US8313505B2 (en) * 2004-03-19 2012-11-20 Aga Medical Corporation Device for occluding vascular defects

Family Cites Families (47)

* Cited by examiner, † Cited by third party
Publication number Priority date Publication date Assignee Title
US5067489A (en) 1988-08-16 1991-11-26 Flexmedics Corporation Flexible guide with safety tip
US4991602A (en) 1989-06-27 1991-02-12 Flexmedics Corporation Flexible guide wire with safety tip
US5108420A (en) 1991-02-01 1992-04-28 Temple University Aperture occlusion device
EP0545091B1 (en) 1991-11-05 1999-07-07 The Children's Medical Center Corporation Occluder for repair of cardiac and vascular defects
JP3393383B2 (en) 1992-01-21 2003-04-07 リージェンツ オブ ザ ユニバーシティ オブ ミネソタ Septal defect closure device
US5725552A (en) 1994-07-08 1998-03-10 Aga Medical Corporation Percutaneous catheter directed intravascular occlusion devices
US5846261A (en) 1994-07-08 1998-12-08 Aga Medical Corp. Percutaneous catheter directed occlusion devices
US6123715A (en) 1994-07-08 2000-09-26 Amplatz; Curtis Method of forming medical devices; intravascular occlusion devices
US6287315B1 (en) 1995-10-30 2001-09-11 World Medical Manufacturing Corporation Apparatus for delivering an endoluminal prosthesis
SE510577C2 (en) * 1996-05-08 1999-06-07 Carag Ag A device at implants
DE19703482A1 (en) 1997-01-31 1998-08-06 Ernst Peter Prof Dr M Strecker stent
US5976174A (en) 1997-12-15 1999-11-02 Ruiz; Carlos E. Medical hole closure device and methods of use
US5944738A (en) 1998-02-06 1999-08-31 Aga Medical Corporation Percutaneous catheter directed constricting occlusion device
IE980241A1 (en) 1998-04-02 1999-10-20 Salviac Ltd Delivery catheter with split sheath
AU4844700A (en) 1999-05-13 2000-12-05 St. Jude Medical Cardiovascular Group, Inc. Apparatus and methods for closing septal defects and occluding blood flow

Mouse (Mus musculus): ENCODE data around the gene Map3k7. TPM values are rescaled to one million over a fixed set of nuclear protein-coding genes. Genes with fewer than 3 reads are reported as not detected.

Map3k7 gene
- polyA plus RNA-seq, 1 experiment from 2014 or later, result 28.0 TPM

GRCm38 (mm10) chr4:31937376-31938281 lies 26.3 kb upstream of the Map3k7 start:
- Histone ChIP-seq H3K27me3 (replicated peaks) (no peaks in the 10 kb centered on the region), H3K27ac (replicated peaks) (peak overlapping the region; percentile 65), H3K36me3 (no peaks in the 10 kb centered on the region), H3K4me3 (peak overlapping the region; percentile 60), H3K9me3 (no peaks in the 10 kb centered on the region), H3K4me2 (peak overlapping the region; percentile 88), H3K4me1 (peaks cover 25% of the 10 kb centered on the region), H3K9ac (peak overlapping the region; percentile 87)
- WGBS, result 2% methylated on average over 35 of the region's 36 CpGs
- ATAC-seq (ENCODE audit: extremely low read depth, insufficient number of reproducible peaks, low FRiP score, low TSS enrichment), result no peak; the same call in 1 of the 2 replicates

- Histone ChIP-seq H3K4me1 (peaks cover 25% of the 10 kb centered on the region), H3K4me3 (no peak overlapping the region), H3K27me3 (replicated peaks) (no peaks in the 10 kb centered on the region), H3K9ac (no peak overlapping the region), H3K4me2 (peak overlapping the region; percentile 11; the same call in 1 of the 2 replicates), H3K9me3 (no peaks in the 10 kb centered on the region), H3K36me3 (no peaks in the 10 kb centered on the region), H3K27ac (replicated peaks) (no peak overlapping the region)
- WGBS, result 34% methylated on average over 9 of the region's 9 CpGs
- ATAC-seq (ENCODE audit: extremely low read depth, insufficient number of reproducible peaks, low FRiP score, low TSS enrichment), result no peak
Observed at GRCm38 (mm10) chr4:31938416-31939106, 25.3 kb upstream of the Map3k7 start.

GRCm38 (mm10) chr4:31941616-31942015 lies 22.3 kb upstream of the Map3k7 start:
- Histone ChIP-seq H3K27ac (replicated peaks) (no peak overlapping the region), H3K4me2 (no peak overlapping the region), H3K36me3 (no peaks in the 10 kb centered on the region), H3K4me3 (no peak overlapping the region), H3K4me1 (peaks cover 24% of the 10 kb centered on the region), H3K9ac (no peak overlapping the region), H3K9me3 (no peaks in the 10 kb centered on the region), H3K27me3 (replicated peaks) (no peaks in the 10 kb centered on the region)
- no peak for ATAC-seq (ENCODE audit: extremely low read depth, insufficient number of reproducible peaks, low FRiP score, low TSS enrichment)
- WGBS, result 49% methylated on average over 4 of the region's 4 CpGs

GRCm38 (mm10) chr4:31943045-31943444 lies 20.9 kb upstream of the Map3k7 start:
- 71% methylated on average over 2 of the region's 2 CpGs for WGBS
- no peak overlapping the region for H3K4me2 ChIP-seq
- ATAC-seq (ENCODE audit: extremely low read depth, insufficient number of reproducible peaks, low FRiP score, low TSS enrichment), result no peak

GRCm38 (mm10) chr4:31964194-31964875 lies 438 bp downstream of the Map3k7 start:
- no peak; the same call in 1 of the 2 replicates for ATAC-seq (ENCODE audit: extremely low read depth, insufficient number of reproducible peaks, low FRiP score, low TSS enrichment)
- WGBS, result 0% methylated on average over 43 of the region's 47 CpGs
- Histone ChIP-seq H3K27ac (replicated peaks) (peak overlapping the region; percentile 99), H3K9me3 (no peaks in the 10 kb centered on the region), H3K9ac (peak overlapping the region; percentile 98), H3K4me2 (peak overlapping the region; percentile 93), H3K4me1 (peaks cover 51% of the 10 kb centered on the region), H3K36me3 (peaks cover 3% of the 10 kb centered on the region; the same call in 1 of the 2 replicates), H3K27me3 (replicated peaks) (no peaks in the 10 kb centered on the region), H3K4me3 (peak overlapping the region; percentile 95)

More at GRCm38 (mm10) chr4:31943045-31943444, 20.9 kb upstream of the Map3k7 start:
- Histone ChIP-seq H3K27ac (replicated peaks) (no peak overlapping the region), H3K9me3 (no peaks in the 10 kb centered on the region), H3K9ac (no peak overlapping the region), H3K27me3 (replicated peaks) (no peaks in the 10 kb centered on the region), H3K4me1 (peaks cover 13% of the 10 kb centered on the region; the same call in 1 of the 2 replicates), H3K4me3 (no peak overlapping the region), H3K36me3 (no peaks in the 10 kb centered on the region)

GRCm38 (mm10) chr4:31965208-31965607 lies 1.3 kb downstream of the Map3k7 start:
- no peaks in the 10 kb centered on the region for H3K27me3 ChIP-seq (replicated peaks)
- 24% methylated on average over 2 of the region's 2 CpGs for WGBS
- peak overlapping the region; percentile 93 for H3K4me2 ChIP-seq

EP1210014A1 (en) 1999-09-07 2002-06-05 Microvena Corporation Retrievable septal defect closure device
US6551344B2 (en) 2000-04-26 2003-04-22 Ev3 Inc. Septal defect occluder
US6214029B1 (en) 2000-04-26 2001-04-10 Microvena Corporation Septal defect occluder
US6334864B1 (en) 2000-05-17 2002-01-01 Aga Medical Corp. Alignment member for delivering a non-symmetric device with a predefined orientation
US6440152B1 (en) 2000-07-28 2002-08-27 Microvena Corporation Defect occluder release assembly and method
IL157732D0 (en) 2001-03-08 2004-03-28 Atritech Inc Atrial filter implants
US7288105B2 (en) 2001-08-01 2007-10-30 Ev3 Endovascular, Inc. Tissue opening occluder
US6596013B2 (en) 2001-09-20 2003-07-22 Scimed Life Systems, Inc. Method and apparatus for treating septal defects
US20030139819A1 (en) 2002-01-18 2003-07-24 Beer Nicholas De Method and apparatus for closing septal defects
CA2486919C (en) * 2002-06-03 2011-03-15 Nmt Medical, Inc. Device with biological tissue scaffold for percutaneous closure of an intracardiac defect and methods thereof
US7041125B2 (en) 2002-07-01 2006-05-09 Advanced Cardiovascular Systems, Inc. Coil reinforced catheter inner tubular member
US7144410B2 (en) 2003-09-18 2006-12-05 Cardia Inc. ASD closure device with self centering arm network
US7871419B2 (en) 2004-03-03 2011-01-18 Nmt Medical, Inc. Delivery/recovery system for septal occluder